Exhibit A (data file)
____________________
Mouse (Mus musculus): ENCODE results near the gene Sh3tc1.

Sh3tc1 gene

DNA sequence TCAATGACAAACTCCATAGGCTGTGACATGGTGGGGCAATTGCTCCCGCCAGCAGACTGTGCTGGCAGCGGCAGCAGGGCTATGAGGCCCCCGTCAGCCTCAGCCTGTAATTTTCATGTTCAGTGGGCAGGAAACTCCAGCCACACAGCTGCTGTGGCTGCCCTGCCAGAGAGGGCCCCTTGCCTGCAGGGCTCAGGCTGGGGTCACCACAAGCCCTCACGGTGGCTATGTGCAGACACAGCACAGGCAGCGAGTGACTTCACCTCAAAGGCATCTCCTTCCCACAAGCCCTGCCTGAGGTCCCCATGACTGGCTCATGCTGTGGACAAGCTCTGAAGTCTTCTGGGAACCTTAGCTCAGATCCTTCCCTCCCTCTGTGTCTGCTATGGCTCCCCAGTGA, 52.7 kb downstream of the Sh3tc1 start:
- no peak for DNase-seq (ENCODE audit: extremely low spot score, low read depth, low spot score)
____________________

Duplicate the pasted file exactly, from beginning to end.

Mouse (Mus musculus): ENCODE results near the gene Sh3tc1.

Sh3tc1 gene

DNA sequence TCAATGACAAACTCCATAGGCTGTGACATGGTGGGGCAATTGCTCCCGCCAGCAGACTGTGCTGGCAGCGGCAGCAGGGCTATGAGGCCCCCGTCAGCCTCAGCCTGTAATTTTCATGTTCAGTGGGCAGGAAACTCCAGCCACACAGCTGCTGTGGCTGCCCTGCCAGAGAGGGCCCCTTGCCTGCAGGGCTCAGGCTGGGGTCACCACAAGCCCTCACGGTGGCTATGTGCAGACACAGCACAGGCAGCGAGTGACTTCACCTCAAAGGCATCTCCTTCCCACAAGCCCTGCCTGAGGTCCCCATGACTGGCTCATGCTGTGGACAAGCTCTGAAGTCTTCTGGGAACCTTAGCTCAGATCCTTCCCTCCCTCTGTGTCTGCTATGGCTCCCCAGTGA, 52.7 kb downstream of the Sh3tc1 start:
- no peak for DNase-seq (ENCODE audit: extremely low spot score, low read depth, low spot score)